Objective: The aim was to evaluate in-office discussions of ADHD and psychiatric comorbidities. Method: Naturally occurring interactions among 11 psychiatrists, 32 patients and their parents were recorded, with a focus on ĝ€complicatedĝ€ patients (i.e., having or suspected to have ĝÉ¥ 1 psychiatric comorbidities and/or learning disabilities in addition to ADHD). Participants were interviewed separately post visit. Transcripts were analyzed using validated sociolinguistic methodologies. Results: Some 62% of patients were male, with an average age of 12.5 years, and 79% had a family history of ADHD. Visits were psychiatrist-driven, focusing on medication management and school performance, leaving management of comorbidities largely unaddressed. Post visit, 78% of parents and psychiatrists disagreed on patients' ĝ€most concerning behavior.ĝ€ Parents most often reported concern about aggression and oppositionality. Psychiatrists and parents emphasized different aspects of patients' personality, using deficit- and strength-based models, respectively. Conclusion: Psychiatrists and parents interpreted the relationship between ADHD and comorbidities differently. The significant incidence of misalignment regarding worrisome behaviors warrants further exploration.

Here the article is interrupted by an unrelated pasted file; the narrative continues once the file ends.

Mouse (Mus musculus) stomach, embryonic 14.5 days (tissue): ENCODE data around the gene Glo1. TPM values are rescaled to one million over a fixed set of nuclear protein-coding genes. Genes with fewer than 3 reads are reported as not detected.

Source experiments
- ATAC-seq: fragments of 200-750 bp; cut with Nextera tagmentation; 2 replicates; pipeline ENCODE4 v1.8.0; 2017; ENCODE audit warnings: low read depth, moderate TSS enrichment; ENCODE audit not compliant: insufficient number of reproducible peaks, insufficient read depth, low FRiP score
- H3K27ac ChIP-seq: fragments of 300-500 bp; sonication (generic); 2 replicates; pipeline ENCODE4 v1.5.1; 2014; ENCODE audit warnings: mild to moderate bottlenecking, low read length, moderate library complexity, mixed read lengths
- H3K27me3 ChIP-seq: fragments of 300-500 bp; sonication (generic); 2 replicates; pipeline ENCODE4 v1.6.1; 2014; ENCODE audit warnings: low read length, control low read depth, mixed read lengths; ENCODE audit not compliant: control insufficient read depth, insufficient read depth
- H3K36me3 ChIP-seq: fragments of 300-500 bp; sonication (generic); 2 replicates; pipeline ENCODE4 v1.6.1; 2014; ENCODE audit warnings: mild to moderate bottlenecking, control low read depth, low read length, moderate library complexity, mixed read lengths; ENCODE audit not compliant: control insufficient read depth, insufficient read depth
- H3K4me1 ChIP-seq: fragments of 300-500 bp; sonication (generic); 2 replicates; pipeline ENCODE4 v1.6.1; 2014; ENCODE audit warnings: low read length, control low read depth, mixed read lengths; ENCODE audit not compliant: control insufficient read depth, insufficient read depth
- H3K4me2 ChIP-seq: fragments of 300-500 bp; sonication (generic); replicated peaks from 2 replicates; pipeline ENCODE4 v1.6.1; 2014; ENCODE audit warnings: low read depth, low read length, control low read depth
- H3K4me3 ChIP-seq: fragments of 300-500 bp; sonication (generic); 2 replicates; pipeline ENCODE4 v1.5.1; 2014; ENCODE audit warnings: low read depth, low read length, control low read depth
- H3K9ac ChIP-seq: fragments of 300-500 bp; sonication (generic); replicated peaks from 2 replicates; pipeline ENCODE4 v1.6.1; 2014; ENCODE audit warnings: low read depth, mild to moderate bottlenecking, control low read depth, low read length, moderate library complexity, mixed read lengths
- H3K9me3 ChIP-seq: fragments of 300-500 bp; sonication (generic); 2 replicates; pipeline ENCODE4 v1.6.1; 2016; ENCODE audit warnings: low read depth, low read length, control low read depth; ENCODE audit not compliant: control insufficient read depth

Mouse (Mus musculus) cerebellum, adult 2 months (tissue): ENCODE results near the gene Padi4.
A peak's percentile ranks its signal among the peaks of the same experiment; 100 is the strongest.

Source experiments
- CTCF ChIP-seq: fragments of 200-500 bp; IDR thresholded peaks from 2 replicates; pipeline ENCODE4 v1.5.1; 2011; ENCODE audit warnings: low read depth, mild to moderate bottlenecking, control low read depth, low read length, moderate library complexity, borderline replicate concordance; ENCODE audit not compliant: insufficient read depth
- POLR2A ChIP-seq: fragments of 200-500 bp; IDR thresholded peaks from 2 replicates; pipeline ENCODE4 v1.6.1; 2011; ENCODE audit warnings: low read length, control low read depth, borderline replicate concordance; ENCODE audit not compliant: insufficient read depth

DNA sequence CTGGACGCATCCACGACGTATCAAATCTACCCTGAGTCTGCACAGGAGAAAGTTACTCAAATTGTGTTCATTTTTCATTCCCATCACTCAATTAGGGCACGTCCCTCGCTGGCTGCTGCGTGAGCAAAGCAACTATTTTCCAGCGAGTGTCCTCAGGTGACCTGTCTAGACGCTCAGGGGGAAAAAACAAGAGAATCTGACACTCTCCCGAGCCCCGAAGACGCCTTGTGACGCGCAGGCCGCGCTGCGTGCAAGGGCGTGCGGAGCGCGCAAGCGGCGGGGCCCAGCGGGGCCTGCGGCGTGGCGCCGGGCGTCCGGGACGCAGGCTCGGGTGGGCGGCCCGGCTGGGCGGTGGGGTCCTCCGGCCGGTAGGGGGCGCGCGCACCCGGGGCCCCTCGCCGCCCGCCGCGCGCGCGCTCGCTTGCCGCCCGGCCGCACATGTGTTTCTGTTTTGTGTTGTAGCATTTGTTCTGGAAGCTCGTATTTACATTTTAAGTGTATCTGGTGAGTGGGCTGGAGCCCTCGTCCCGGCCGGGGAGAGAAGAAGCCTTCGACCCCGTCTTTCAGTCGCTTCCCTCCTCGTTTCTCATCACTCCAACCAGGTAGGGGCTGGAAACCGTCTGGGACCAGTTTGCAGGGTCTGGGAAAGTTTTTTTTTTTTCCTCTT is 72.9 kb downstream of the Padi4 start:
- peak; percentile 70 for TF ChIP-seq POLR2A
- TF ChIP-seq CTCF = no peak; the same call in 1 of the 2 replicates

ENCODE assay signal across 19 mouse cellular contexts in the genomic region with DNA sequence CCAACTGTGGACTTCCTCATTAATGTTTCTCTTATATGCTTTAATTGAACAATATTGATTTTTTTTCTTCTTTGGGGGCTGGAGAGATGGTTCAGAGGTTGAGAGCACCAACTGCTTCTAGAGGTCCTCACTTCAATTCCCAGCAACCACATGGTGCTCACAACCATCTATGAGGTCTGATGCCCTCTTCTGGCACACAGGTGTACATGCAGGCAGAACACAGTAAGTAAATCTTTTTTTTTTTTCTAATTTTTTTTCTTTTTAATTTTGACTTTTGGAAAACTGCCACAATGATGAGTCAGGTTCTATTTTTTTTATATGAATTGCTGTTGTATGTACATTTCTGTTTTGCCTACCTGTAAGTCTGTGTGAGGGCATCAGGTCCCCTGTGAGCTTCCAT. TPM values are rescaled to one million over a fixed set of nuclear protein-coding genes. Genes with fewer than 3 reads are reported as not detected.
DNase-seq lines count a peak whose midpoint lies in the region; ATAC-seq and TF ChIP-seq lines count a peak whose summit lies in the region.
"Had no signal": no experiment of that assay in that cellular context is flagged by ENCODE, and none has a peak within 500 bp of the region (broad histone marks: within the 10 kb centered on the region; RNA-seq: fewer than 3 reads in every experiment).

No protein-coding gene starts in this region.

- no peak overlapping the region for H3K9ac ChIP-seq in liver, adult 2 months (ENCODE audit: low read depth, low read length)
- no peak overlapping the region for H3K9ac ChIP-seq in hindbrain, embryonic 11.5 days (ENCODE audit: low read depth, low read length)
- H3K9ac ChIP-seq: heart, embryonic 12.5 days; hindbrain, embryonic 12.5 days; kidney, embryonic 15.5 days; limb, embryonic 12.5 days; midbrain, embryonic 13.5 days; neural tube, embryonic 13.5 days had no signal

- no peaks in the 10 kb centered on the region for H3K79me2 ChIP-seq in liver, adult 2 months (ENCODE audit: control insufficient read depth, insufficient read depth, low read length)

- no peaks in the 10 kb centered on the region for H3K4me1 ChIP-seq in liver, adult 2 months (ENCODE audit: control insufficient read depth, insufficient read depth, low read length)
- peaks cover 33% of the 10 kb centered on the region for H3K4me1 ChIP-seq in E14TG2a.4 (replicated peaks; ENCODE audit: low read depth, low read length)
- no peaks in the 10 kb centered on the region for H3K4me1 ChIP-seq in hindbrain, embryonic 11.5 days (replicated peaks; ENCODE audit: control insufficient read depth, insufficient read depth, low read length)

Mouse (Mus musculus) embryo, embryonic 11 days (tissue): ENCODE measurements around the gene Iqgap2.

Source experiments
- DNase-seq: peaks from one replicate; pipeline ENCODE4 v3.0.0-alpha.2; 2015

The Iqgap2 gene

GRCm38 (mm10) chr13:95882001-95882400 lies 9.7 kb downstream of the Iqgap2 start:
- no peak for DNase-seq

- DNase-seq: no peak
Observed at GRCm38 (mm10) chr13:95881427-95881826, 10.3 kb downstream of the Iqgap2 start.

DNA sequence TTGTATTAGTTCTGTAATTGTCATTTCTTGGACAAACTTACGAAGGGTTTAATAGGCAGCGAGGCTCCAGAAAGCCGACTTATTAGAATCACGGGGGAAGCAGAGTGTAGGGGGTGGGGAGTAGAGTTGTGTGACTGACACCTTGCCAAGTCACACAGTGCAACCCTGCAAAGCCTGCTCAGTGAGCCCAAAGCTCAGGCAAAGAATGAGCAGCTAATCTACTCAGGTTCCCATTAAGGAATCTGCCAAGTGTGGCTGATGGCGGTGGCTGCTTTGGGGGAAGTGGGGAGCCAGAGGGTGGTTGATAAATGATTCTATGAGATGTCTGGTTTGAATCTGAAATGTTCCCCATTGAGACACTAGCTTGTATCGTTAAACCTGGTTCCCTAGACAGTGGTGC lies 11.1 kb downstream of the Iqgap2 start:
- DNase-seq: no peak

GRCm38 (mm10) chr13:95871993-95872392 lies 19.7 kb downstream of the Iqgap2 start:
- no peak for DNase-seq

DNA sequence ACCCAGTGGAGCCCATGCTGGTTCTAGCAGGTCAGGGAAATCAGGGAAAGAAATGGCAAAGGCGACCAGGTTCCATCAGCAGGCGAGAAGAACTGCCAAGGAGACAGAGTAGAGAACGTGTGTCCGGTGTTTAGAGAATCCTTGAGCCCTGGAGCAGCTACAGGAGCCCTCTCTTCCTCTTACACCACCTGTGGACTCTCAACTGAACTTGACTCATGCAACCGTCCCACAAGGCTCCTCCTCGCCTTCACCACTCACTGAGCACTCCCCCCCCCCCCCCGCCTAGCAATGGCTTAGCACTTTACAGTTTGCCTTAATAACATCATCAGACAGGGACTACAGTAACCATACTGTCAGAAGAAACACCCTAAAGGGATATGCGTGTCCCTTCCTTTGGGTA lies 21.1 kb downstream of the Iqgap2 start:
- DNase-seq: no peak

- Attention deficit hyperactivity disorder
- Parentĝ€"child communication
ASJC Scopus subject areas
- Developmental and Educational Psychology
- Clinical Psychology